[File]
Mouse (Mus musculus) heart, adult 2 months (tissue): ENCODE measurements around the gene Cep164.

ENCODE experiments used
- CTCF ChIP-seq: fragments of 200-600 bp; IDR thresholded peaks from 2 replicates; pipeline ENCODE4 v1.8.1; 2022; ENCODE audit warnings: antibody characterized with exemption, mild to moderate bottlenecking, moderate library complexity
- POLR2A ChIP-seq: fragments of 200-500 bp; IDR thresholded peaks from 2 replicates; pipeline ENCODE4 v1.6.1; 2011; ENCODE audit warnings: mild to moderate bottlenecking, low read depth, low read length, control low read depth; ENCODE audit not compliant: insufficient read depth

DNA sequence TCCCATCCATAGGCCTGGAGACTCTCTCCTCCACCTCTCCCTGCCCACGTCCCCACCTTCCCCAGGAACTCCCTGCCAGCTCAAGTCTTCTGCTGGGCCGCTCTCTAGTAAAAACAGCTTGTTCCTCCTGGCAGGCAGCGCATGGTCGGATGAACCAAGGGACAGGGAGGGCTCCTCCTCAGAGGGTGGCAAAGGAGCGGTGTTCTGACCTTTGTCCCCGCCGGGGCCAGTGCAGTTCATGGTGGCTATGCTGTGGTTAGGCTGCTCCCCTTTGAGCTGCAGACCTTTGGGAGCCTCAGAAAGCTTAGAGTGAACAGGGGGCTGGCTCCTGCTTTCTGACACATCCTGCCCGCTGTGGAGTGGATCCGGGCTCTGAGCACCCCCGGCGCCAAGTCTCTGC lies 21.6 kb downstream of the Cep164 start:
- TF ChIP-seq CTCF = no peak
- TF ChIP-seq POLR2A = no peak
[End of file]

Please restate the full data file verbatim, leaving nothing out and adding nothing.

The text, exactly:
Mouse (Mus musculus) heart, adult 2 months (tissue): ENCODE measurements around the gene Cep164.

ENCODE experiments used
- CTCF ChIP-seq: fragments of 200-600 bp; IDR thresholded peaks from 2 replicates; pipeline ENCODE4 v1.8.1; 2022; ENCODE audit warnings: antibody characterized with exemption, mild to moderate bottlenecking, moderate library complexity
- POLR2A ChIP-seq: fragments of 200-500 bp; IDR thresholded peaks from 2 replicates; pipeline ENCODE4 v1.6.1; 2011; ENCODE audit warnings: mild to moderate bottlenecking, low read depth, low read length, control low read depth; ENCODE audit not compliant: insufficient read depth

DNA sequence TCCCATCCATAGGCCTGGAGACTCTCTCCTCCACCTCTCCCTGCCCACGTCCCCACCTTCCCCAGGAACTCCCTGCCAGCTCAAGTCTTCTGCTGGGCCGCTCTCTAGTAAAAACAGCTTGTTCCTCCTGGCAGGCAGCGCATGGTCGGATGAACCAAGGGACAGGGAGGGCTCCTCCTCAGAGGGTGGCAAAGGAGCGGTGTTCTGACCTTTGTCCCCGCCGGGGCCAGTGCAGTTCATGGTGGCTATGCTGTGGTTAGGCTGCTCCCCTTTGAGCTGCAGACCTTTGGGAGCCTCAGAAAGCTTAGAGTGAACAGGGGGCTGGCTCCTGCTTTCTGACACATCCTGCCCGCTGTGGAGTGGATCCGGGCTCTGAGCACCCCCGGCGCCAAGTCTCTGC lies 21.6 kb downstream of the Cep164 start:
- TF ChIP-seq CTCF = no peak
- TF ChIP-seq POLR2A = no peak